This is a Dark Matter Zine podcast and it’s all about love, actually. Or so my guests tell me.
Originally this panel was supposed to be the final podcast for 2019, rounding out the year. First the Silly Season then the apocalypse delayed this recording. Then DMZ opened 2020 with a short podcast series on the Authors For Fireys challenge. Last I heard, this challenge raised $480,000 to fund the firefighting effort and charities to help survivors. Yay team! Each of today’s guests, Meg Mundell, Rohan Wilson and Tabith Bird, were involved in this amazing fundraiser.
This panel brings these three authors together to discuss their novels and why they chose a similar setting – the mid- to late- 21st century – and yet wrote such different stories. Two of these novels, The Trespassers and Daughter of Bad Times, are dystopian fiction, warning us of impending disaster in the form of fears of a pandemic and climate change. The third novel, A Lifetime of Impossible Days, is a genre-bender, blending literature and fantasy and self-help fiction to follow a character climbing out of a well of depression caused by childhood abuse.
All the guests are unanimous: their novels are all about love, actually.
Meg Mundell is a writer and academic. Born and raised in New Zealand, she lives in Melbourne. Her previous day jobs include freelance journalist, policy analyst, nightclub DJ, ventriloquist’s assistant, and deputy editor of The Big Issue Australia. Meg’s academic research focuses on place, spatial justice, and narratives of homelessness. Black Glass (2011) was Meg’s first novel, and Things I Did for Money (2013) is a short story collection. Her second novel, The Trespassers (UQP, August 2019) was named Readings ‘Fiction Book of the Month’ for July 2019, and has been optioned for a TV series.
Meg has been a guest on Dark Matter Zine previously; find all her interviews and podcasts here.
Born and raised in Launceston, Tasmania, Rohan Wilson holds degrees and diplomas from the universities of Tasmania, Southern Queensland and Melbourne. His debut novel, The Roving Party, won lots of awards. In 2014, His second novel, To Name Those Lost, won more awards. According to Wikipedia, Rohan still lives in Launceston although he works at the Queensland University of Technology; obviously he has a very long commute. (Not really: he lives in Brisbane, affectionately known as BrisVegas to Australians.)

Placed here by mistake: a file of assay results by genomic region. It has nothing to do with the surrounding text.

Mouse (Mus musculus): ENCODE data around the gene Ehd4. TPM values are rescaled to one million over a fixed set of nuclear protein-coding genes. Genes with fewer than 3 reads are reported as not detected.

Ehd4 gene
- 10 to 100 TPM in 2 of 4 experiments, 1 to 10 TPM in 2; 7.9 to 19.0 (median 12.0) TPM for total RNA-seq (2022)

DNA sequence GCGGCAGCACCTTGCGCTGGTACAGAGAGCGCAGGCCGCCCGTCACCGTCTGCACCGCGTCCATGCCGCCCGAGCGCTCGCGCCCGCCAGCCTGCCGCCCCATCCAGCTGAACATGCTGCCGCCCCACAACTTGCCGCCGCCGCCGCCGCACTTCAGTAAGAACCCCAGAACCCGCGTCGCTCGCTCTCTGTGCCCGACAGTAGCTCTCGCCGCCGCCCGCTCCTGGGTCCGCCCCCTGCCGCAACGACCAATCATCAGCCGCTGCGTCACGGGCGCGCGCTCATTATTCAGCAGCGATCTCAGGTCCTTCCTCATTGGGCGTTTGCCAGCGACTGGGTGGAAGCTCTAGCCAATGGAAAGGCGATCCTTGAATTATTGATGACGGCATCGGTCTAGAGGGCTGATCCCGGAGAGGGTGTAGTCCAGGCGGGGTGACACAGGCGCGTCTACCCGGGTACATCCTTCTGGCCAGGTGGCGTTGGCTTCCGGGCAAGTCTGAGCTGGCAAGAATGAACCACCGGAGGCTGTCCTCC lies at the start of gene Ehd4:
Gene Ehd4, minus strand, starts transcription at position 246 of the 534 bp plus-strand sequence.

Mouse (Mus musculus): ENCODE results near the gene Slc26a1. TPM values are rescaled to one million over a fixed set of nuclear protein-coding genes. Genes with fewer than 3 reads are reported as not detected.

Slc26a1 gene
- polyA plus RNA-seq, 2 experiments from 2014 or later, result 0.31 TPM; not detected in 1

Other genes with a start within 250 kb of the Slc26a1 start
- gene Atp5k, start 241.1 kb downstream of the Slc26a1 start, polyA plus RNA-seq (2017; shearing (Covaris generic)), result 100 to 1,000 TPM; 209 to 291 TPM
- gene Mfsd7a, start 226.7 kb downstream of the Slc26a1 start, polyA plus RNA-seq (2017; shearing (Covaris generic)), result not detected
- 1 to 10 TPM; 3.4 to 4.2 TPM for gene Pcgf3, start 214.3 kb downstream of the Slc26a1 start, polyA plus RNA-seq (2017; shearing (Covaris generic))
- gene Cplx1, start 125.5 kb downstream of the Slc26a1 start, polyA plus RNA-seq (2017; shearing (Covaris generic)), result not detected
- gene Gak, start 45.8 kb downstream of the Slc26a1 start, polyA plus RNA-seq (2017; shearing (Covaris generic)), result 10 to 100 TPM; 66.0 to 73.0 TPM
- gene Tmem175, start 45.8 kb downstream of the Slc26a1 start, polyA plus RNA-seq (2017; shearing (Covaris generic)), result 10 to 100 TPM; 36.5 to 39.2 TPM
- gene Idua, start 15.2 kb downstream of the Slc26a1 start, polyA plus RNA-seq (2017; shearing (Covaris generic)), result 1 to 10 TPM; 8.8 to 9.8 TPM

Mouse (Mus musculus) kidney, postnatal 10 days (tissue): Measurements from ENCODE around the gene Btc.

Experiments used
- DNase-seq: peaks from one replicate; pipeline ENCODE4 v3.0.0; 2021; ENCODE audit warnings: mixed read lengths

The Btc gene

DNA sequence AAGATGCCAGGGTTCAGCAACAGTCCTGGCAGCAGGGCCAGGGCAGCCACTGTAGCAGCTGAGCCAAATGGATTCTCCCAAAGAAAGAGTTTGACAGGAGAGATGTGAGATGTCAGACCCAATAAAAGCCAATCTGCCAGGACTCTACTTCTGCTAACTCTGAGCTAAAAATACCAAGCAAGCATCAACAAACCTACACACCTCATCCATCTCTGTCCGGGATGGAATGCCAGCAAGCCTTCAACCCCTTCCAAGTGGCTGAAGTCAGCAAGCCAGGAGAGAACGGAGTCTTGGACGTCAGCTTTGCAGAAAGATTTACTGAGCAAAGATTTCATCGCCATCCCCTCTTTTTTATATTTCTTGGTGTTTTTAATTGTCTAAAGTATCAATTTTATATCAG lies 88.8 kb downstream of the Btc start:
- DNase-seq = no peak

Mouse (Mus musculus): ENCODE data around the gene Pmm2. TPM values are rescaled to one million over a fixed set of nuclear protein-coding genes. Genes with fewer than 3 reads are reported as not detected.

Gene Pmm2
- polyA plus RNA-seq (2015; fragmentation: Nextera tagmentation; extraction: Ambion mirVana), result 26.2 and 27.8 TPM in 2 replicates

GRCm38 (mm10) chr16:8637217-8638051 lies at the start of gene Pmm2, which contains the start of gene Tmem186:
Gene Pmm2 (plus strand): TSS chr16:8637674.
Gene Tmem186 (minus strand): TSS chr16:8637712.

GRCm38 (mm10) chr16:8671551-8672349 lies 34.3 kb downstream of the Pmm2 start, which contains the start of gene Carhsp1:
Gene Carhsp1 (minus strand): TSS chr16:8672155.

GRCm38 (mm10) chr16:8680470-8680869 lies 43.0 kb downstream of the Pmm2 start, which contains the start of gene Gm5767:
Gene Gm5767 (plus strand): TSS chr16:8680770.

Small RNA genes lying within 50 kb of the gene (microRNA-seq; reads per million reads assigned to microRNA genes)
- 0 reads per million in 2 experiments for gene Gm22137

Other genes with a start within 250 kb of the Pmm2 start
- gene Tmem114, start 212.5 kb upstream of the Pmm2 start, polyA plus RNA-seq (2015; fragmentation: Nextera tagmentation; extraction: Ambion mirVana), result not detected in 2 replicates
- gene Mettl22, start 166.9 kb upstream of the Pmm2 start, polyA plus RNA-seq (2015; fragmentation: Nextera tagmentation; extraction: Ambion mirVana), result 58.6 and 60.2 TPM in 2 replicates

DMZ featured Rohan as a guest and I’ve reviewed his latest book. All posts featuring Rohan are here.
Rohan can be found on Twitter.
Tabitha Bird is a writer and poet who lives and works in the rural township of Boonah, Queensland. By day Tabitha paints, works on her next book and spends time with her Chihuahua, husband and three beautiful sons. Her hope is that through her work she might be blessed enough to champion others into wild acts of bravery and self-love A Lifetime of Impossible Days (June 2019- Penguin Random House) was selected by Australian Women’s Weekly as their book of the month for August and is her debut fiction.
DMZ has previously reviewed Tabitha’s book and interviewed her. All posts relating to Tabitha are here.
Also, Tabitha’s book is available WORLDWIDE: (free shipping!) from BOOKDEPOSITORY.
Once more I’d like to thank Authors For Fireys organisers, everyone who contributed to the fundraiser, all those who bid on items, the lucky winners whose full purchase price went to approved organisations. And most of all I’d like to thank our firefighters and those supporting them.
Here in the Australian Capital Territory, firefighters have been holding a line to protect the city and essential infrastructure including solar farms, communications, cultural and heritage sites. The fire maps and photos, including photos of pink landscapes after fire retardant has coated the landscape, show the incredible effort that is going in to keeping Australia’s federal capitol city, Canberra, safe from fires raging nearby. Thank you to all those who are holding the line to protect us. We appreciate your heroic efforts. Our response is all about love, actually.
Despite the floods causing mass evacuations even in Sydney and leaving more without power, bushfires are still burning. (There are more bushfires nationwide, that map is for the state of NSW alone.) And the firefighters are still holding the line, protecting Canberra.
In closing, I’d like to acknowledge those who have died in these fires, many of whom have been firefighters putting their lives on the line to protect the rest of us. They are heroes.
This has been a Dark Matter zine podcast and I’m your host Nalini Haynes. Thank you for listening.
If you’d like to listen to more podcasts about the Authors for Fireys challenge or read blogs from contributors, you’ll find all of Dark Matter Zine‘s Authors For Fireys series here.